Our Namazake (Nama Sake) is not pasteurized, but instead undergoes ultra-micro-filtration to achieve this same result, protecting its smooth, fresh flavor.
Aging and Bottling
After maturing in the aging tanks, sake is ready to be bottled and shipped to consumers. If kept cool and out of direct sunlight, sake will retain its original delicate flavor for approximately two years in an unopened bottle.
|50% or less
|Ultra-premium sake slowly fermented at low temperatures. Delicate aroma and mild flavor.
|60% or less
|Premium sake carefully fermented to create a
refreshingly fruity aroma and mild flavor.
Daiginjo or Ginjo brewed without additional alcohol are called Junmai Daiginjo or Junmai Ginjo.
|Rice and Water
|Literally “pure rice sake”, junmai is made only from rice and water. Using these ingredients, the junmai category includes a wide variety of sake styles, from light and mild, to rich and full-bodied.
|Rice (polished to 70% or less), water and limited brewer's alcohol
|Literally “formal brew sake” (in comparison to futsu-shu), honjozo sake is made from rice polished to at least 70%, water, and a small addition of brewer's alcohol. This addition of alcohol is a traditional technique for creating a clean and mild-tasting sake.
|Rice (not specified), water and brewer's alcohol
|Literally “ordinary sake”, futsu-shu is the most common type of sake in Japan, and contains a small percentage of brewer's alcohol but does not have a specifically determined rice-polishing ratio or brewing method. Futsu-shu is sold mainly in Japan but is exported to a limited number of other Asian countries.
|Contemporary, unpasteurized sake. Immediately after fermentation is complete, this sake undergoes filtration using ultra-micro filters and is bottled unpasteurized. This process imparts nama sake with its fresh, fruity fragrance and smooth character.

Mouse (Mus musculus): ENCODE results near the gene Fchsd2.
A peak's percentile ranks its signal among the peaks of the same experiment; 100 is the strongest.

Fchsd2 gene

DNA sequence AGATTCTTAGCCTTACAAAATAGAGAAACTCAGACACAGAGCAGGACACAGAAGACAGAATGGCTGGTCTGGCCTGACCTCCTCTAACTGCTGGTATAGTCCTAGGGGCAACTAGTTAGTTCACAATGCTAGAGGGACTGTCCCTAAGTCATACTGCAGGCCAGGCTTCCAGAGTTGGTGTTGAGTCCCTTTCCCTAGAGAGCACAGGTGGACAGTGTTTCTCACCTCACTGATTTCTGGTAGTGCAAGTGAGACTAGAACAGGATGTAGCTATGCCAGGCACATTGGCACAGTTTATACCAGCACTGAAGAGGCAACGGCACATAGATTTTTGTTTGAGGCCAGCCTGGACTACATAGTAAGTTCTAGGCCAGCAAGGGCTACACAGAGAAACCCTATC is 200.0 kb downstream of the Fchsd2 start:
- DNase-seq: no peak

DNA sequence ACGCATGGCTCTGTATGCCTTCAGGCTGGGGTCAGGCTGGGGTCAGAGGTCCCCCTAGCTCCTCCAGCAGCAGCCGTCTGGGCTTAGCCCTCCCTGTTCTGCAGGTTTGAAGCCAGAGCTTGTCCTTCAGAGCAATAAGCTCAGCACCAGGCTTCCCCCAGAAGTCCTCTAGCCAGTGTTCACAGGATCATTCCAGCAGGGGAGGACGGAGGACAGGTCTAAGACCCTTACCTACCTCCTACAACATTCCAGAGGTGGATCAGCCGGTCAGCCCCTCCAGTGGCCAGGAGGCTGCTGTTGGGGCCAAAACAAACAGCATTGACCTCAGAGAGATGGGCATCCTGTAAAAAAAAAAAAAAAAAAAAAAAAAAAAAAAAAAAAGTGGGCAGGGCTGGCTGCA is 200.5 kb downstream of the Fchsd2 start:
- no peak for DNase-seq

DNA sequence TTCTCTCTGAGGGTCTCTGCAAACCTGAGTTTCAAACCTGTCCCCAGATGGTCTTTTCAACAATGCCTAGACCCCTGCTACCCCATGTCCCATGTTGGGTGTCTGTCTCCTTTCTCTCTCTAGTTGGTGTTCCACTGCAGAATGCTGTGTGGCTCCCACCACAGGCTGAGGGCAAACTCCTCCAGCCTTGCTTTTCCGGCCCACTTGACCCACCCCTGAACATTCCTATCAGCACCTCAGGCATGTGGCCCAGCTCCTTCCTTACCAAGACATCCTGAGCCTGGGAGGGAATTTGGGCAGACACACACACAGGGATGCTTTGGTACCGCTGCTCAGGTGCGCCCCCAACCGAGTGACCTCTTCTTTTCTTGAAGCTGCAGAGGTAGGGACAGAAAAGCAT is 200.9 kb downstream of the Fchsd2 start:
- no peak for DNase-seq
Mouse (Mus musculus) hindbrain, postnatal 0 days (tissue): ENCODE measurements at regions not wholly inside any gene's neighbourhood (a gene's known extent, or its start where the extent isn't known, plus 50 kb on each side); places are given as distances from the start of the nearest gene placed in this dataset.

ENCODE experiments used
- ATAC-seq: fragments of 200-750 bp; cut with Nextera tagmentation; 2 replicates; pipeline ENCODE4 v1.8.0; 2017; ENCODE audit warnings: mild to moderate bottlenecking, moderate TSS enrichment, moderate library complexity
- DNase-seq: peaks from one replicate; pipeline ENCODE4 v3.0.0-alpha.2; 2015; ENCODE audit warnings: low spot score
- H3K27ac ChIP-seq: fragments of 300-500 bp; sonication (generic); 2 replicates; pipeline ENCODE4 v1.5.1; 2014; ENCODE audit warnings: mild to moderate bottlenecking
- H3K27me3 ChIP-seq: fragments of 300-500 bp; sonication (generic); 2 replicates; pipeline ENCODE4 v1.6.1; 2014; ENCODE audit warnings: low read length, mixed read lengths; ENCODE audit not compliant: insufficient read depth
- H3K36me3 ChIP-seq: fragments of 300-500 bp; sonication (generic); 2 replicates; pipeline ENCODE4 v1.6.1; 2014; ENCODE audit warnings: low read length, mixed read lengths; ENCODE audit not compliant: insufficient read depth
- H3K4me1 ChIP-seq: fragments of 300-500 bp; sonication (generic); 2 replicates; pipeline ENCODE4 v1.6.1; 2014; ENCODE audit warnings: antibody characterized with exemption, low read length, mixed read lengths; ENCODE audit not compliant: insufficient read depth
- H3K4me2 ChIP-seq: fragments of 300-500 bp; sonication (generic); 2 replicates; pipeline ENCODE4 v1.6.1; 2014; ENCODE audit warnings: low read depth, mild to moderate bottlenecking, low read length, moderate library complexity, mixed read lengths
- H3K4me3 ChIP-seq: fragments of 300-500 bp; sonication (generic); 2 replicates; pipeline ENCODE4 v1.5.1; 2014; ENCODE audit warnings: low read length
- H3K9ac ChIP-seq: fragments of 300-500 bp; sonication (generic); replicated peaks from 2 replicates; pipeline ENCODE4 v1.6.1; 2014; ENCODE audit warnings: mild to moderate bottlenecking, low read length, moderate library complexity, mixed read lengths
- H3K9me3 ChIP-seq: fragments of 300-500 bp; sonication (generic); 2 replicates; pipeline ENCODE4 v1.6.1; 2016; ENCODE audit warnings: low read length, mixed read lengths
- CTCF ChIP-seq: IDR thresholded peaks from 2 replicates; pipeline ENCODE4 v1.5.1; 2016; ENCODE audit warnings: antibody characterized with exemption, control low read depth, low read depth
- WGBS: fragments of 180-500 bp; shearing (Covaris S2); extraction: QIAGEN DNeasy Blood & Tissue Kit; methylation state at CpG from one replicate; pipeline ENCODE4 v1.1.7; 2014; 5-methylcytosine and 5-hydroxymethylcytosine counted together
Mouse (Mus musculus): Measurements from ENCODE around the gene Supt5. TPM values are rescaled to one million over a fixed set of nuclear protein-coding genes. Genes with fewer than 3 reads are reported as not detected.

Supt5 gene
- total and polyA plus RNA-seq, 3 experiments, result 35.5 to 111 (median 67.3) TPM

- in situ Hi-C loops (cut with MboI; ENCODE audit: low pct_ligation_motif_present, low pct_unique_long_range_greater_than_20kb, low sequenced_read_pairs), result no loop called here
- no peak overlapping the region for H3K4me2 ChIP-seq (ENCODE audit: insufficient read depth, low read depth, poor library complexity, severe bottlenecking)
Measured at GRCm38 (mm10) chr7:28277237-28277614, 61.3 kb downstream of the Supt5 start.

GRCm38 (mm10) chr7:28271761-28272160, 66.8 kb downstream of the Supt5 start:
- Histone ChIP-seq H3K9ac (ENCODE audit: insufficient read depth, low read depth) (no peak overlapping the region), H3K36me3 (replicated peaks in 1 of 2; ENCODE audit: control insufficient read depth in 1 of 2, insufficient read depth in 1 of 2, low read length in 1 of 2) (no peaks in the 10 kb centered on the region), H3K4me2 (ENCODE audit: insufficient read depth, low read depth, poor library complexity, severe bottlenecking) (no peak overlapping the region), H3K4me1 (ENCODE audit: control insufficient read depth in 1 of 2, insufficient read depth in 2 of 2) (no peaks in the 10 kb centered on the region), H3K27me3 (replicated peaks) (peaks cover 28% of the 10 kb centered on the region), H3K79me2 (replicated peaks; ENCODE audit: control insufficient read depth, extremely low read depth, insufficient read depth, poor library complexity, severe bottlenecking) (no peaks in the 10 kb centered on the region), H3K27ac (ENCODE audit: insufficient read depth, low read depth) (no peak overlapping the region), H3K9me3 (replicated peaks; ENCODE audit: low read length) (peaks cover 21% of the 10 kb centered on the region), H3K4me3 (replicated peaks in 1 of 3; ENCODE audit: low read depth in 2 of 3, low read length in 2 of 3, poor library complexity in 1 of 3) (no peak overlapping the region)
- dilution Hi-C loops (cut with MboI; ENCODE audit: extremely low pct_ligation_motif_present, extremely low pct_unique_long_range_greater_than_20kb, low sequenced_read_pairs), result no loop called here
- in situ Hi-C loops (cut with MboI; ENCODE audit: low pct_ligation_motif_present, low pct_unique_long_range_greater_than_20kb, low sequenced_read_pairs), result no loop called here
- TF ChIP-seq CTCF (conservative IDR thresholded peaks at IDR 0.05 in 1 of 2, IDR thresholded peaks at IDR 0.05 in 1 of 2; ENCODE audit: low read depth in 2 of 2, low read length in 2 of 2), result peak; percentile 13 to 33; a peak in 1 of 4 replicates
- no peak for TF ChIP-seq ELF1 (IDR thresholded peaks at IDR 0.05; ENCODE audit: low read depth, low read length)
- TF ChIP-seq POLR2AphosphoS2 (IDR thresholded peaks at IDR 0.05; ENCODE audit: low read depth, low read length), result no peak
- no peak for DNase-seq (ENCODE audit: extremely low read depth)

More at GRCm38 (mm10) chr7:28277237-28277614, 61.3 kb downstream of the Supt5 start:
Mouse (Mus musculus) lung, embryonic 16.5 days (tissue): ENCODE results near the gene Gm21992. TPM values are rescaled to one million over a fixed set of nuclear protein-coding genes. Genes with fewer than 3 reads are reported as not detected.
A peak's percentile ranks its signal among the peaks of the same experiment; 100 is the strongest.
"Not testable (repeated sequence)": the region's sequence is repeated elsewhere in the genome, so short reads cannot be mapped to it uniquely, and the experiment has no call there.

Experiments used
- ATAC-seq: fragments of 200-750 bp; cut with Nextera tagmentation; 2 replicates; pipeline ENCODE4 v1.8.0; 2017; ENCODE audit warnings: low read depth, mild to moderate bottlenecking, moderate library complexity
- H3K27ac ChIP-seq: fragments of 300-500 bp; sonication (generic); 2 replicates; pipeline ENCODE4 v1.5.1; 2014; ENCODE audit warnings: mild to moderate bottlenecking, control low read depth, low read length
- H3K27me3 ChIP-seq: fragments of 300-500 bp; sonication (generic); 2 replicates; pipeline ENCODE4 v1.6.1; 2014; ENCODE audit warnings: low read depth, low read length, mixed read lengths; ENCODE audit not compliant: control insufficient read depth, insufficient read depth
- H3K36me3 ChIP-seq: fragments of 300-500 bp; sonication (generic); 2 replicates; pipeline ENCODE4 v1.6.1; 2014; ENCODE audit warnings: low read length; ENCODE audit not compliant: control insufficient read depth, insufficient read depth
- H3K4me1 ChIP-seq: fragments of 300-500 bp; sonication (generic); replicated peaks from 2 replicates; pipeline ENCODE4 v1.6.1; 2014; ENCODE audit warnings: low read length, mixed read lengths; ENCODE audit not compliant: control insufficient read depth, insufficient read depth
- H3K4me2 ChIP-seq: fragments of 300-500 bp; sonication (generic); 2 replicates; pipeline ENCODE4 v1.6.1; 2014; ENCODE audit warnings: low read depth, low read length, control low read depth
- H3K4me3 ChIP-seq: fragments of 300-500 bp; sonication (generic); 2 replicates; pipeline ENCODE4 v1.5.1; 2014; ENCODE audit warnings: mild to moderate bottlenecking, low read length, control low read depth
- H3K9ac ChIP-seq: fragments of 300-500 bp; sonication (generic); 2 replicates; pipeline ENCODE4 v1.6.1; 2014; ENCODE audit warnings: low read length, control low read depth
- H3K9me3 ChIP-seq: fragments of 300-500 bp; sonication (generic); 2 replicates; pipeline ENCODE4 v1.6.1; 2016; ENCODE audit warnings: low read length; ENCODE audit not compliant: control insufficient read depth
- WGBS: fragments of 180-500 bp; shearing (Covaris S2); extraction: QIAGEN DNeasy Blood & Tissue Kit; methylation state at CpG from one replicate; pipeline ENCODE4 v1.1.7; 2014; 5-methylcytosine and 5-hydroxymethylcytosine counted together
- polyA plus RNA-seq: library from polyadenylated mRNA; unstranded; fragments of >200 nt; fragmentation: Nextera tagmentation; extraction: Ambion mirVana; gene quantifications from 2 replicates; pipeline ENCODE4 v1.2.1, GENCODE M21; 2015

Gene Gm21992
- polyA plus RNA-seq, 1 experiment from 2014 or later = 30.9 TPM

|Pasteurized only once
|Literally means "fresh storage". Regular pasteurized sake is usually heated twice: once before maturation, and once again before bottling. Namachozo sake is matured in a "fresh" state, and pasteurized only once before bottling. This sake style is typified by its mellow flavor and fresh nama sake-like aroma.
|Literally “cloudy sake”, nigori sake is roughly filtered after fermentation is finished and rice texture from the moromi remains. Nigori has a white and milky appearance.
|Extra aging for years
|Aged sake made through a maturation process requiring more than three years to complete. This sake is best known for its fine harmonization of complex aromas and deep flavors. Possessing a favorable bitterness and pleasant lingering taste, ko-shu is reminiscent of sherry.
Changes in consumer tastes and advancements in brewing technology have made it possible for the diversification of sake varieties. Combining rice-polishing ratios with new brewing methods have made it possible to develop such new sakes as Junmai Nama Sake and Ginjo Ko-shu.